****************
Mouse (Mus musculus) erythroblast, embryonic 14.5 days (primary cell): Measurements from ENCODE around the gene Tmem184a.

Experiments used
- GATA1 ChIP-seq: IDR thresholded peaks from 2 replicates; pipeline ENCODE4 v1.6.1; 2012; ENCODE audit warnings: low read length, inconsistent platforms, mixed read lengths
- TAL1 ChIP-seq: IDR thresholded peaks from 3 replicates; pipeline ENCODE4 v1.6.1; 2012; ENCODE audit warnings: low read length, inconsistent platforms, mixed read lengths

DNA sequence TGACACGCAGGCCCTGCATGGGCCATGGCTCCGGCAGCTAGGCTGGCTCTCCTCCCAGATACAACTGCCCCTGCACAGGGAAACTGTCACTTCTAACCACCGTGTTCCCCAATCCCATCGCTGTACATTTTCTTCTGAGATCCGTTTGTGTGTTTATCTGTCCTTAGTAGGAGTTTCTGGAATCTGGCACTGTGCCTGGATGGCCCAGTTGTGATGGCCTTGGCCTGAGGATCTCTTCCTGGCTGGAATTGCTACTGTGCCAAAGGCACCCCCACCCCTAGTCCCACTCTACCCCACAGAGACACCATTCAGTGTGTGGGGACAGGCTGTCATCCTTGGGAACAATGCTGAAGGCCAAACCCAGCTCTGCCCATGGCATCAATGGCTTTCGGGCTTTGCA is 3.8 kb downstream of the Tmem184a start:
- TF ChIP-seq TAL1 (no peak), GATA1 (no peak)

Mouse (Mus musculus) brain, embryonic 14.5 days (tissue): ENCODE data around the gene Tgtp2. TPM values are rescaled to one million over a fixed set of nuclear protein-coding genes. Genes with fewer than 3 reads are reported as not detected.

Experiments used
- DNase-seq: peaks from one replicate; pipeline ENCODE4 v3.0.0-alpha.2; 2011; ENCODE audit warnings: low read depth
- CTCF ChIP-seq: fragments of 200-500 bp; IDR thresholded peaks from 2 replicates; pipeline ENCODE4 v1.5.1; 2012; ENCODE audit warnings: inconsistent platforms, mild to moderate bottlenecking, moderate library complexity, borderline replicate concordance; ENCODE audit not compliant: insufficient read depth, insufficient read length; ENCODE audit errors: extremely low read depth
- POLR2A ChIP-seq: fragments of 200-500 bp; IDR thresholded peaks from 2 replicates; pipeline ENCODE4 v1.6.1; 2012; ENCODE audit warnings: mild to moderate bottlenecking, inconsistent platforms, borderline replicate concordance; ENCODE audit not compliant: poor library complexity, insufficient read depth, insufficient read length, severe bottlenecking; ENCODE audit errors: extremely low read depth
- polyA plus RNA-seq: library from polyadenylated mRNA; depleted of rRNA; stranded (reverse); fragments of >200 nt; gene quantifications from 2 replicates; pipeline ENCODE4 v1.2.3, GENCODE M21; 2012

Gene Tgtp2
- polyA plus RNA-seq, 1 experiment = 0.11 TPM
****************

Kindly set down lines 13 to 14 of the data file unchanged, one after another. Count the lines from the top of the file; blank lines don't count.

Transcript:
Gene Tgtp2
- polyA plus RNA-seq, 1 experiment = 0.11 TPM